Cons: RIPs (non flesh-and-blood): webmag Stylus; New York’s left-field dance space SubTonic. RIPs (flesh-and-blood): where to start? Legends seemed to shuffle off this mortal coil at a rate of one a week: Richard Cook, Joe Zawinul, Anthony H. Wilson, Lee Hazelwood, Uwe Nettelbeck, Alice Coltrane…

albums of the year
1/ Black Moth Super Rainbow, Dandelion Gum (Graveface)
2/ The Good, the Bad and the Queen --The Good the Bad and the Queen (Honest Jon’s/Parlophone)
3/ Panda Bear, Person Pitch (Paw Tracks)
4/ Robert Wyatt, Comicopera (Domino)
5/ Burial, Untrue (Hyperdub)
6/ Sally Shapiro, Disco Romance (Paperbag)
7/ Neil Landstrumm, Restaurant of the Assassins (Planet Mu)
8/ Battles, Mirrored (Warp)
9/ The Focus Group, We Are All Pan’s People (Ghost Box)
10/ Pinch, Underwater Dancehall (Tectonic)

1/ Daphne Oram, Oramics (Paradigm)
2/ Young Marble Giants, Colossal Youth (Domino)
3/ Nico, The Frozen Borderline: 1968-1970 (Rhino)
4/ Harmonia, Harmonia Live 1974 (Crowland)
5/ Sun Ra, Disco 3000 (Art Yard)
6/ Dinosaur L, 24/24 Music (Sleeping Bag)
7/ Black Dog -- The Book of Dogma (Soma)
8/ Various, Now We Are Ten (Trunk)
9/ White Noise, An Electric Storm (Island)
10/ Betty Davis, Betty Davis (Lights in the Attic)


For much of the year, music was totally eclipsed by the rollercoaster ride of dread and euphoria that was the US election. Nor did music put up much of a fight. (As for "rise to the occasion", are you kidding?). Looking back through the long tingling afterglow of 11/4/8' s orgasm of relief, a few Moments glisten dimly. The hauntological trip hop of Portishead's Third and Moon Wiring Club's two superb albums (Art Deco Eyes and Shoes Off). Grime's comeback year they say but nothing from it impacted me like Giggs's Walk In Da Park: genuwine South London gangsta , eerie and surprisingly musical. Digital decay: Crystal Castles, Kanye's "Love Lockdown," Dangermouse's greyhaze glitch-psych production on Beck's great Modern Guilt. Pure musical pleasure: Backyardigans, Quiet Village, the rhythmic verve and melodic delicacy of Vampire Weekend. Blackout Crew's chavtastic tune/video "Put A Donk On It." Gang Gang Dance go pop with Saint Dymphna. Old: Gas box, Lily Greenham and other vintage text-sound, the Lines, John Baker, Warner Jepson, Creel Pones. Live: seeing John Martyn for the first time, with Danny Thompson too; Rip It Up tour of Germany. Other: Cold War Modern at the V&A, especially Corbusier's slide projections for Poeme Electronique and Nicolas Schoffer's rotating metal-mirrored sculpture-machine; Mad Men and catching up with four series of this magazine's televisual namesake.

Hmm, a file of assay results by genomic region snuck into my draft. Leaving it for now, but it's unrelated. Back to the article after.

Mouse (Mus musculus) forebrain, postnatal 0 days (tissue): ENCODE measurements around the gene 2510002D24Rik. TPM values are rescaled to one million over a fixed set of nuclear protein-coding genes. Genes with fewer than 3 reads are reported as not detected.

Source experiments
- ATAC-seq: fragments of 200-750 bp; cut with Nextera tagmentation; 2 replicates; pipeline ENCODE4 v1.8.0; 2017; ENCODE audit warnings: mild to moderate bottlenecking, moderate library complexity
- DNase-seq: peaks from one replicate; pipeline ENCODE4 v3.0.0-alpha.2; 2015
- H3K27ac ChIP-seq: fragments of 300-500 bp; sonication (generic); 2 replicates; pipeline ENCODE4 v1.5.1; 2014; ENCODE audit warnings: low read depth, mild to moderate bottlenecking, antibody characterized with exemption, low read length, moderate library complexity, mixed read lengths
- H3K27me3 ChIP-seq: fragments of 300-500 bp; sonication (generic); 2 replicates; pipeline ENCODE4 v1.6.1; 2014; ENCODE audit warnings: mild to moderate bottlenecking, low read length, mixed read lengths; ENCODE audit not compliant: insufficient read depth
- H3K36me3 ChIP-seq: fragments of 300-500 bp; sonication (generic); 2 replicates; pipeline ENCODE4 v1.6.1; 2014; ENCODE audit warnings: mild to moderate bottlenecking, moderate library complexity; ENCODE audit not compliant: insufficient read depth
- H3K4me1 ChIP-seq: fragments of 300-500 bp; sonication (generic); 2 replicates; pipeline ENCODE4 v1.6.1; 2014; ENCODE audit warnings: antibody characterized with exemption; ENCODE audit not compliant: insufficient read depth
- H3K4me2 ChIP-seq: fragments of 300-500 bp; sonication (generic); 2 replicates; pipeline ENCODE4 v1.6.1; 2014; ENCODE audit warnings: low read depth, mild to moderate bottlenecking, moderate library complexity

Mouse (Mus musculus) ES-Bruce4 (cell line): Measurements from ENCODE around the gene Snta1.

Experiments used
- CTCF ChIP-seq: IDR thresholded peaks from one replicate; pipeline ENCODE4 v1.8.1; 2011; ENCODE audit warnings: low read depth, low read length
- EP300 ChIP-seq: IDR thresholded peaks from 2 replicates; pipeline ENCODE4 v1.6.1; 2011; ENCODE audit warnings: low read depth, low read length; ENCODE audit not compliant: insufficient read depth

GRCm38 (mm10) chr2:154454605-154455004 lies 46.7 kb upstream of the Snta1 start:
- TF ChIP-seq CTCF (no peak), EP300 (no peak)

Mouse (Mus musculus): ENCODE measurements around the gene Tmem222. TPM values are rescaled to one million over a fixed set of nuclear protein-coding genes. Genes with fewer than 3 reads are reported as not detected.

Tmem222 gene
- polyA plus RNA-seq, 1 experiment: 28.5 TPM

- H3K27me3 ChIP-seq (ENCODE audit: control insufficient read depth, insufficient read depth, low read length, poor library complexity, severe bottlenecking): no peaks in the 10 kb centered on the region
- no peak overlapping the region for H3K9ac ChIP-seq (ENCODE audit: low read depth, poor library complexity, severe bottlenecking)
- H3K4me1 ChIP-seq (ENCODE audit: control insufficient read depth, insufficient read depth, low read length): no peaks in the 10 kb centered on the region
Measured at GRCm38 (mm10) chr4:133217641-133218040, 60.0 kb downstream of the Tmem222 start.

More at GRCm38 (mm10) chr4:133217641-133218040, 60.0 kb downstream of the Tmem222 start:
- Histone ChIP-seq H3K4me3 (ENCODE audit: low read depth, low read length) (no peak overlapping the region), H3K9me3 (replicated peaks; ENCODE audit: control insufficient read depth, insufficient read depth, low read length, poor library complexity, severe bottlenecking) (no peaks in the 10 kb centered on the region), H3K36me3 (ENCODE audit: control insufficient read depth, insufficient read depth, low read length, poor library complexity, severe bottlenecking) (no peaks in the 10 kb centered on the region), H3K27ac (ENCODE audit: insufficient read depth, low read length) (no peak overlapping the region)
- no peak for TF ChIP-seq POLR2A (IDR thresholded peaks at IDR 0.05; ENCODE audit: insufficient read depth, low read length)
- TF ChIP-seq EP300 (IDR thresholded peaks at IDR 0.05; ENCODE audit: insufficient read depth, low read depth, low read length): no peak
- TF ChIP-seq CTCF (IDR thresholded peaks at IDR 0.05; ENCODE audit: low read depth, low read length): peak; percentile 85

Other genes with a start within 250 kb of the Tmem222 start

Micachu's Jewellry brought unexpected life and joy to the somewhat tired notion of "noise-pop". Dirty Projectors's Bitte Orca answered the question "why do we need our beauty to be progressive?" Banner year for the hauntological crew with superb records from Belbury Poly, Roj, Broadcast/Focus Group, Mordant Music, Leyland James Kirby, Woebot, Moon Wiring Club, Position Normal. Entranced by hauntology's American cousin hypnagogic a/k/a glow-fi a/k/a New Age Noise (Ducktails, Oneohtrix, Gary War, Ferraro/Clark, etc) but my absolute fave in this Balearic bliss-drone zone is actually Belgian, Dolphins Into the Future. Enjoying the post-dubstep/post-grime/post-funky diaspora (Martyn, Cooly G, Zomby, 2562, Joker, Raffertie, Soule Power/Scratcha DVA, et al) and enjoying even more the irony that all this only goes to prove the continued fertility and relevance of the hardcore continuum. As indeed does Dizzee finally, deservedly, becoming one of Britain's biggest pop stars.

albums of the year
1/ Micachu and the Shapes, Jewellry (Rough Trade)
2/ The Dirty Projectors, Bitte Orca (Domino)
3/ Dolphins Into The Future, On Sea Faring Isolation (No Not Fun)
4/ Broadcast & The Focus Group, Investigate Witch Cults of the Radio Age (Warp)
5/ Belbury Poly, From An Ancient Star (Ghost Box)
6/ Terror Danjah, Gremlinz (Planet Mu)
7/ Roj, The Transactional Dharma of Roj (Ghost Box)
8/ Oneohtrix Point Never, Rifts (No Fun)
9/ Woebot, The Two EPs (Hollow Earth)
10/ Ducktails, Backyard (Release the Bats Records)